Gas Price Volatility
One of the principal stated goals of EIP-1559 is a reduction in gas price volatility. This is meant to provide users of the protocol access to a gas market that provides transactions more certainty of inclusion in the next couple of blocks while avoiding paying excessively for fees. Although this topic warrants further exploration, there are some interesting data points that are worth discussing.
In an insightful report crypto researcher Pintail reviews the change in the distribution of the interquartile range (the difference between the first quartile and the third quartile), which is a measure of the spread between the highest and lowest fees paid in a 5-minute period. This is evidence that after EIP-1559 was implemented the variance in fees decreased for the median transaction, benefiting the greatest number of users, as well as some evidence of faster inclusion for some transaction types.
Nevertheless, periods of high volatility can increase base fees significantly, and by design burning a large amount of supply in a short period of time. One event where large-scale burning took place was the BAYC Otherside mint —at its peak, burned base fees reached 219 ETH in a single block. Another moment worth considering is the period when the UST stablecoin lost its peg to the dollar.
Current State of the Ethereum Fee Market
The average daily gas price has decreased since the volatile period in May, going as low as 20 gwei at the time this article was written, even as the number of transactions has increased following the Gray Glacier hard fork which returned average block times to a more normal level.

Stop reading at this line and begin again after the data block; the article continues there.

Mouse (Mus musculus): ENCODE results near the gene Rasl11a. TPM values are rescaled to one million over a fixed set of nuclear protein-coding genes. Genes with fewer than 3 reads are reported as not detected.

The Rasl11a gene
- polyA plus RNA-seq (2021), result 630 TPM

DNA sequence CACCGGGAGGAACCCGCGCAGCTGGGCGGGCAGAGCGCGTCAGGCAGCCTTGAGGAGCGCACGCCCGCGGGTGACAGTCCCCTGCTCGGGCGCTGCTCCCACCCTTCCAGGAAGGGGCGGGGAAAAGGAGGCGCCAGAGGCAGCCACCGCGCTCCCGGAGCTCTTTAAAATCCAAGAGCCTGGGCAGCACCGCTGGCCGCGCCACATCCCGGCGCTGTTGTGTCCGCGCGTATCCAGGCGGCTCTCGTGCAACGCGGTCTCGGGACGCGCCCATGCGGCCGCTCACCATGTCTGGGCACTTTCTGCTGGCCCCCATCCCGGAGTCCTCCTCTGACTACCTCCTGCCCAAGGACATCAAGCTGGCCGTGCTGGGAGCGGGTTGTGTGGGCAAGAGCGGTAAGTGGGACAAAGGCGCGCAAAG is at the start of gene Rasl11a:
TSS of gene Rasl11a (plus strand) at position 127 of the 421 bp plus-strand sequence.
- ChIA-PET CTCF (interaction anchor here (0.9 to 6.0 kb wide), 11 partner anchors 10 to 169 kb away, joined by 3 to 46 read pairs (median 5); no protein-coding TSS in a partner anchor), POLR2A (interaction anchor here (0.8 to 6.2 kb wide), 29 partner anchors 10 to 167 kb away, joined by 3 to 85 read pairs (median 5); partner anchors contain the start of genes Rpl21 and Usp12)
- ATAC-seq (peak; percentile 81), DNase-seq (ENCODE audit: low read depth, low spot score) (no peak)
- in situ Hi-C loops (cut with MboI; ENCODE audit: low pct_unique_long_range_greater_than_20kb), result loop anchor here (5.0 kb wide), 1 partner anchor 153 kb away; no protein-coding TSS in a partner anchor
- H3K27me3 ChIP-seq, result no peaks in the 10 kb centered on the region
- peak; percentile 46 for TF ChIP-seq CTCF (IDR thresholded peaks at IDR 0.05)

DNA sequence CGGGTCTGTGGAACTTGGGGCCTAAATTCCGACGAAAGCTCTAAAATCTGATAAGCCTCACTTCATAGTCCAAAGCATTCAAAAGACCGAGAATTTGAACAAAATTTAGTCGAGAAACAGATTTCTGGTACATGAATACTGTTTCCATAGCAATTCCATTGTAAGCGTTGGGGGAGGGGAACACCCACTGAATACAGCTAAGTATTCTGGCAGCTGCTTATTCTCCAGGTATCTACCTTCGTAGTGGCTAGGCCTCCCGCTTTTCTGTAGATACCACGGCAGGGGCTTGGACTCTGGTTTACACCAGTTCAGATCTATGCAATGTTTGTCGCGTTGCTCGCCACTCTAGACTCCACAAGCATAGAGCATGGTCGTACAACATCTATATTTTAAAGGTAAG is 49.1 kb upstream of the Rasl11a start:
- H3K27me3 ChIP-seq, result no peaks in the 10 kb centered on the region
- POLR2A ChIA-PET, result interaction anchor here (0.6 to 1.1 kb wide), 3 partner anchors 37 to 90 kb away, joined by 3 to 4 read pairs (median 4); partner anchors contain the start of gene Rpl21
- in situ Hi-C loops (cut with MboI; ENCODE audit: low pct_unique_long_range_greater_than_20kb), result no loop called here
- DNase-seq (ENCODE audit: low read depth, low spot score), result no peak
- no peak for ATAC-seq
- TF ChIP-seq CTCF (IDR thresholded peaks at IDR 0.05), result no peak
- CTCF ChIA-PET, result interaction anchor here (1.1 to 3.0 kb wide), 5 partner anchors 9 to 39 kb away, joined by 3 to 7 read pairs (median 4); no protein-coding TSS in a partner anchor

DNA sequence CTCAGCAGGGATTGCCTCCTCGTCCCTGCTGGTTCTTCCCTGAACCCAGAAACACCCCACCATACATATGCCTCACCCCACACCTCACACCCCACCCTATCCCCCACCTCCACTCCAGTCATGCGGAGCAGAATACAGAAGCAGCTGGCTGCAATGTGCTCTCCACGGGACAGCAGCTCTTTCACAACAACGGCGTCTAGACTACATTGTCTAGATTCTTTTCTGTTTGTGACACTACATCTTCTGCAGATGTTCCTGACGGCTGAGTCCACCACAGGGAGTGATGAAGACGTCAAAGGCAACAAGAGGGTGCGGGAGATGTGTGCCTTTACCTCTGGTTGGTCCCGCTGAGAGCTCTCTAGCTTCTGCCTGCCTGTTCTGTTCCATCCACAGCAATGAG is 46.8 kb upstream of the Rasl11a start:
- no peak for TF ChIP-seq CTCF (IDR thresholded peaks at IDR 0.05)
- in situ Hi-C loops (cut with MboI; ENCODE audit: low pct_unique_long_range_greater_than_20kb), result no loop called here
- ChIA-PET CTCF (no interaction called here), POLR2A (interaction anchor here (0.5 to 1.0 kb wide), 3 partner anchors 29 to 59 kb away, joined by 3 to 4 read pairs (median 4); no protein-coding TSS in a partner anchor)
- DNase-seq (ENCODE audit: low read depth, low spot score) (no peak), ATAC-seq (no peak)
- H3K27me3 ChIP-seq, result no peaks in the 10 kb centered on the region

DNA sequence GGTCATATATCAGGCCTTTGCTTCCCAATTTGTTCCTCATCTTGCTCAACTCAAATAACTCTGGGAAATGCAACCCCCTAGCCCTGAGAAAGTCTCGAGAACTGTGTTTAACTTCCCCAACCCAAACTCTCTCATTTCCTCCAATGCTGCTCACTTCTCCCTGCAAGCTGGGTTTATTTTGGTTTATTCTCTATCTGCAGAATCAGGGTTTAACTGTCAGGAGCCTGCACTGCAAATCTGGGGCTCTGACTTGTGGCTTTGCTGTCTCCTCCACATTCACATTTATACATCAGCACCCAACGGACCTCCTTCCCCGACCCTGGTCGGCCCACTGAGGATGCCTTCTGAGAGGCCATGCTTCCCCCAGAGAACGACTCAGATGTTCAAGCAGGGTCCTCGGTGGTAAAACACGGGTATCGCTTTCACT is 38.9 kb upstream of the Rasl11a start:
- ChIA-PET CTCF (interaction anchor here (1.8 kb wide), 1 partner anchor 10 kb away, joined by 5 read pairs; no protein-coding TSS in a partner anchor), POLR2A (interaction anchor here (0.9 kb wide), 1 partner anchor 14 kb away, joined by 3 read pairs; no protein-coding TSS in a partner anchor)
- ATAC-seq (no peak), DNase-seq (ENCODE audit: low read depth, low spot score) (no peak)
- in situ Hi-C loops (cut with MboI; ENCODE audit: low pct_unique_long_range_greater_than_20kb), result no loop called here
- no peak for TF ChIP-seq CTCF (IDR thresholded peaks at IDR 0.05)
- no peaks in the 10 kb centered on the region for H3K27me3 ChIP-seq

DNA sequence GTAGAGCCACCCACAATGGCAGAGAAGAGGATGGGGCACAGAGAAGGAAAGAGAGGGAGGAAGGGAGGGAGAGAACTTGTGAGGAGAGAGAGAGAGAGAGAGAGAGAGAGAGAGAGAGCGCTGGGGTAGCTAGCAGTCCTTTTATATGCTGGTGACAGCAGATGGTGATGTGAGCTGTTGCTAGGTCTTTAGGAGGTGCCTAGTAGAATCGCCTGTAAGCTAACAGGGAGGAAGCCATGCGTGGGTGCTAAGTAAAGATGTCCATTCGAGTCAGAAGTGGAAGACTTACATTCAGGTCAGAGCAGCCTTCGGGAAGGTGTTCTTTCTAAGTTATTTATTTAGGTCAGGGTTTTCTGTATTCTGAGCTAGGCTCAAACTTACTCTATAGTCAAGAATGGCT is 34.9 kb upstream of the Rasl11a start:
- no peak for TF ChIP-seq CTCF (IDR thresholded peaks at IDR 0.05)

While the average price has gone down in the last few months, this is likely in part due to decreasing daily use of smart contracts, which is consistent with a broad contraction in DeFi, NFT mints, and other smart contract offerings.
EIP-1559 has shown how an alternative auction mechanism can produce real-world benefits to users in the Ethereum ecosystem, making fee markets easier to navigate. A common misconception of EIP-1559 is that it was intended to address high transaction fees and bring down average fees paid by users. But persistently high fees is ultimately an issue of scalability and is not a function of an inefficient or unpredictable fee mechanism.
Even if alternatives such as Layer-2 protocols offer a different way of avoiding high on-chain fees, the Merge sets off in a path laid out by EIP-1559, including further reductions in ETH emissions and scaling of transaction processing to reduce fees.
Network Data Insights
Bitcoin addresses remained relatively stable week-over-week, while Ethereum had a large spike in active addresses that was mostly due to an apparent Binance hot wallet consolidation. The wallet sweep may have had an effect across some ERC-20 tokens as well, including USDT (ETH) and 0x. On-chain usage metrics picked up in ETC and ICP as well.
Coin Metrics Updates
This week’s updates from the Coin Metrics team: